Inside the hidden 51-room luxury hotel at the top of the MGM Grand

Sep 17, 2019

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When the massive, emerald-hued MGM Grand hotel and casino opened in Las Vegas in 1993 (with a Wizard of Oz theme back then), it was the largest hotel in the world. With almost 7,000 rooms, it is still one of the largest on earth. Obviously, it’s hard to deliver high-end or personalized service at a hotel with thousands of rooms, but MGM found a way. Its solution: Open a 51-room, high-end boutique hotel within a hotel.

The Skylofts, my absolute favorite hotel in all of Las Vegas, has sat atop the MGM Grand since 2005. The hotel may share a physical address with the MGM Grand but when the private elevators open on the 29th floor, you’ve entered a whole new world of butlers, two-story lofts and personalized luxury.

(Photo by Summer Hull/The Points Guy)
(Photo by Summer Hull/The Points Guy.)

The Skylofts served as our honeymoon destination after a Las Vegas wedding at Mandalay Bay 11 years ago. Now, fresh off an anniversary stay at this Forbes five-star and AAA five-diamond property, I wanted to share a few highlights of this gem hidden high above the Las Vegas Strip.

Related: Guide to status-matching your way to a Las Vegas trip

Skyloft lobby (Photo by Summer Hull/The Points Guy)
The Skylofts lobby. (Photo by Summer Hull/The Points Guy.)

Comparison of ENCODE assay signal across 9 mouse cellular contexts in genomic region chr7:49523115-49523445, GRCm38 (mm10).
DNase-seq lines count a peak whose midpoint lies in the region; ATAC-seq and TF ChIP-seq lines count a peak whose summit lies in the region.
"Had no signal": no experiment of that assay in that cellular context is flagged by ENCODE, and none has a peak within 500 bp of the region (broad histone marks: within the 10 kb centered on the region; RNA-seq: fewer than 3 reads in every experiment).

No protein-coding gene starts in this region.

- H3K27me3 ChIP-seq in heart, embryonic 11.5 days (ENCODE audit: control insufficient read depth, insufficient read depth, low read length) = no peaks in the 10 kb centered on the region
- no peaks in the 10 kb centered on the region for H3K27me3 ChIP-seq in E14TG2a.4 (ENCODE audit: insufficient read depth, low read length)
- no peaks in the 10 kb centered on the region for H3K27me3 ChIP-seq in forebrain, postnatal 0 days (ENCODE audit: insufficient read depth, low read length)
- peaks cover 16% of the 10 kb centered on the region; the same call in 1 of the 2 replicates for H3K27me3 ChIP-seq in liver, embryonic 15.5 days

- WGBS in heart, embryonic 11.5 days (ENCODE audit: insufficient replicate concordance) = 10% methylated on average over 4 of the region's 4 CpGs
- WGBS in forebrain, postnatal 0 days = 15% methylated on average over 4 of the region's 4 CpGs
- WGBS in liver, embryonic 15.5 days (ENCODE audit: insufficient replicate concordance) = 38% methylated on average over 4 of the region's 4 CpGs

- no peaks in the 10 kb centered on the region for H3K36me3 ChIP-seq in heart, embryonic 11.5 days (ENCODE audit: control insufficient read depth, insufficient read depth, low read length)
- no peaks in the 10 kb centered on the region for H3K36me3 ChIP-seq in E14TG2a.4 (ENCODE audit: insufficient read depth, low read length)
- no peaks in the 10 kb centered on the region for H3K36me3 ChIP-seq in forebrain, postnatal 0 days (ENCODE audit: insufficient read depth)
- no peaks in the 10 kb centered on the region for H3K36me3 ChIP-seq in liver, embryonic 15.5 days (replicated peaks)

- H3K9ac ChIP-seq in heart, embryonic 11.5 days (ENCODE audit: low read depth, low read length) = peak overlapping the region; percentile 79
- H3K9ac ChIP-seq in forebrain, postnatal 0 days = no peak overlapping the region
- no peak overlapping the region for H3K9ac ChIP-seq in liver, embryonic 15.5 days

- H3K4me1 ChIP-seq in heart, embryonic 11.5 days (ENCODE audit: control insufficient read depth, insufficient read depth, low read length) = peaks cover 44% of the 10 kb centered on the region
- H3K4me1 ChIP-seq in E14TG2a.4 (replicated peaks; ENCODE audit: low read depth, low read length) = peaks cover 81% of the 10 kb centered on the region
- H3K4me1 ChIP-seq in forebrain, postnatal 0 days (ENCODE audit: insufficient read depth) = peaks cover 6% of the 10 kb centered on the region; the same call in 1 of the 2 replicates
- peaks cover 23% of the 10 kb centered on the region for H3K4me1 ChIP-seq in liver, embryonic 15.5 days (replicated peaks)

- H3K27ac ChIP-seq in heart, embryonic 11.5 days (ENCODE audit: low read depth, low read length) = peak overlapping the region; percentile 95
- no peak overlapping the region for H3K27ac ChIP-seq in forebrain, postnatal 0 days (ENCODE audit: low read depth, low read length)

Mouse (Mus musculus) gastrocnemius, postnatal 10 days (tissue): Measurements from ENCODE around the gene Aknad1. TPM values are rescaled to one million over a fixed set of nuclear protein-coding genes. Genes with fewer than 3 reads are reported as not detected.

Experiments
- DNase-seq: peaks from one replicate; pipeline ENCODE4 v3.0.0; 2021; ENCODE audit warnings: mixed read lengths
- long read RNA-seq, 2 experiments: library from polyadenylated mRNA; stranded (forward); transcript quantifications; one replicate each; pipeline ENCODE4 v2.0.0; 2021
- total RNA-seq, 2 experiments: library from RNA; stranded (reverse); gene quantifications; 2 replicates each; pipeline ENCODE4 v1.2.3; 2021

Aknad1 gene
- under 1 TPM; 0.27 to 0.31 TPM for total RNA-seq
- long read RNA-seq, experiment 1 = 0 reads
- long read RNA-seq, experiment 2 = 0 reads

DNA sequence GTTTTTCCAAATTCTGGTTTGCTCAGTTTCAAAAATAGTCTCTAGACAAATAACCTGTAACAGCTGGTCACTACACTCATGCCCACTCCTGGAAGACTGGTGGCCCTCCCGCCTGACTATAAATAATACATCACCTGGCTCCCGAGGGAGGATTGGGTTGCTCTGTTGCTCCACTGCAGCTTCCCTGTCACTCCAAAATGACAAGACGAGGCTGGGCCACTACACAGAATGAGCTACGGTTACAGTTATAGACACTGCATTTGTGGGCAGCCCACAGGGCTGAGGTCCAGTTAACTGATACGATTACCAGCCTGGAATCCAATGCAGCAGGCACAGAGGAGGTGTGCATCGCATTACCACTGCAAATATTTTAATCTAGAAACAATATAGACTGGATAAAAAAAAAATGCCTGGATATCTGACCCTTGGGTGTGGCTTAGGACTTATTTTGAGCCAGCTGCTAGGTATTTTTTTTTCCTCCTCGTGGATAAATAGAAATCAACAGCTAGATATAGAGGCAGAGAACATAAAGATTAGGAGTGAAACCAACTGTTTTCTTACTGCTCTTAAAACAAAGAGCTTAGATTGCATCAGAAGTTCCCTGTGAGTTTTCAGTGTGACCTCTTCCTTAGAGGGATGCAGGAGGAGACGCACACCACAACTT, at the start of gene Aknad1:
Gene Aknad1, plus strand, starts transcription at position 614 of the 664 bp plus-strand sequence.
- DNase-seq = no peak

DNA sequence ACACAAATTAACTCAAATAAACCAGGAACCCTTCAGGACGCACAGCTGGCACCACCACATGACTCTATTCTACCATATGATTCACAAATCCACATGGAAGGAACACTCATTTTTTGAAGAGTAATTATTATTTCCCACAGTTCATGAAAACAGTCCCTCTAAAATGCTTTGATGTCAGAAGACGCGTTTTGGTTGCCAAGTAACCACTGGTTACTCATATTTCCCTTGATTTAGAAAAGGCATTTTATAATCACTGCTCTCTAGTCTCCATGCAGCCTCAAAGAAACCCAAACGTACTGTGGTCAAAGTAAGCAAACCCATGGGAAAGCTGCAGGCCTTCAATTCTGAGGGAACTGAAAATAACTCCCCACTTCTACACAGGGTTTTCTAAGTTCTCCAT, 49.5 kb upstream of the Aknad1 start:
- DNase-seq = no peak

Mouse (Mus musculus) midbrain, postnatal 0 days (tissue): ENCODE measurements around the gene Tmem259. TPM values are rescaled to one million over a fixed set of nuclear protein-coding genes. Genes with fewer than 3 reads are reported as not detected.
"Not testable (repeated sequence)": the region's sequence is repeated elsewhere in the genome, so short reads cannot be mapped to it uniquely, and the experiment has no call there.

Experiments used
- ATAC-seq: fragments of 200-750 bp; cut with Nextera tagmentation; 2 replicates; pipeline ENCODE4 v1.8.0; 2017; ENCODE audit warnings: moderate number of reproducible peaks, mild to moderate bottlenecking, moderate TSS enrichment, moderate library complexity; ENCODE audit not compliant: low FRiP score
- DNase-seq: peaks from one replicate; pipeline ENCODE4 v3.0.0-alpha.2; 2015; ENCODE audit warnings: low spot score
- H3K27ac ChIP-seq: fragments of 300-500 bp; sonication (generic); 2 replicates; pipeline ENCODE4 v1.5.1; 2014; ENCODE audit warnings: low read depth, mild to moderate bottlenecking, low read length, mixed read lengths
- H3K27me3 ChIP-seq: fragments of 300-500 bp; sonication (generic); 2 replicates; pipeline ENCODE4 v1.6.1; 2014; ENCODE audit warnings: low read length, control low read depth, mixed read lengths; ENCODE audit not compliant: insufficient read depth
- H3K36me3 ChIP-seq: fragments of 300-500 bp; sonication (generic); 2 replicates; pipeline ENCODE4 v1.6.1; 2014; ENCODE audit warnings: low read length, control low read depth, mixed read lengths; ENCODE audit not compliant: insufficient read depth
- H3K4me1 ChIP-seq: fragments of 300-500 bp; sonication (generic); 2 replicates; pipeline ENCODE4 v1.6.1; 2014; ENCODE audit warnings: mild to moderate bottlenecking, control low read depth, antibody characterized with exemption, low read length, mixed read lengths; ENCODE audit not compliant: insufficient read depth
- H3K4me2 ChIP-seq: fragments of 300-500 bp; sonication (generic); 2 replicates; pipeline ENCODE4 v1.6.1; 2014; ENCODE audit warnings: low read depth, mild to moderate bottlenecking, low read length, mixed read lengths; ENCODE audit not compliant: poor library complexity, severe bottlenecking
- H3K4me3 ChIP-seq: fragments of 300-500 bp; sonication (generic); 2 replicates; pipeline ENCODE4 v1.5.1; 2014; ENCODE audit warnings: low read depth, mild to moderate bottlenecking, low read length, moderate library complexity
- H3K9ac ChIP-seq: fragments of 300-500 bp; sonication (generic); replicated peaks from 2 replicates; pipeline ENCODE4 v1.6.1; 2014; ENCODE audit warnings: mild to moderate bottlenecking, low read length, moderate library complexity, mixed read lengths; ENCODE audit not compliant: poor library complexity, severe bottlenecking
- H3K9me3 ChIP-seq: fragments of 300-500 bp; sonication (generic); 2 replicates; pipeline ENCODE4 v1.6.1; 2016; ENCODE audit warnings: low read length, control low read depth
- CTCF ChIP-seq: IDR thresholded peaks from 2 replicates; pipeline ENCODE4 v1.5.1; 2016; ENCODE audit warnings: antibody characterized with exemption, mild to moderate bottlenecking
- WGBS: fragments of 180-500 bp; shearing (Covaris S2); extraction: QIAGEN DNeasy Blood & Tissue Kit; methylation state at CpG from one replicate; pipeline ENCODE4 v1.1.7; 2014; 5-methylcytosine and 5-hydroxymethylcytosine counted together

No normal lines for you

The check-in area for the MGM Grand is predictably massive and busy but that’s not your problem when staying at the Skylofts. The busy elevator banks? Those aren’t your problem either. To get to the Skylofts, you enter the MGM VIP lounge, located just behind the main check-in area.

(Photo by Summer Hull/The Points Guy)
(Photo by Summer Hull/The Points Guy)

You can grab a beverage or snack on your way to a private bank of elevators. If you forgot to make a dining or show reservation, you can text your butler and they will get it squared away. All you need to do is book your hotel stay and let someone else manage the rest. (If you don’t stay at the Skylofts, here are some other ways to skip lines in Las Vegas.)

(Photo by Summer Hull/The Points Guy)
(Photo by Summer Hull/The Points Guy.)

The smallest loft is 1,400 square feet

There are no bad rooms in the Skylofts. Both of our stays have been in the base-level, one-bedroom lofts, but even those are on another level at 1,400 square feet spread across two floors.

(Photo by Summer Hull/The Points Guy)
(Photo by Summer Hull/The Points Guy.)

On the first floor there is a six-person dining table, coffee station, small fridge and snack area (the nonalcoholic drinks used to be included but no more) and a living room.

(Photo by Summer Hull/The Points Guy)
(Photo by Summer Hull/The Points Guy.)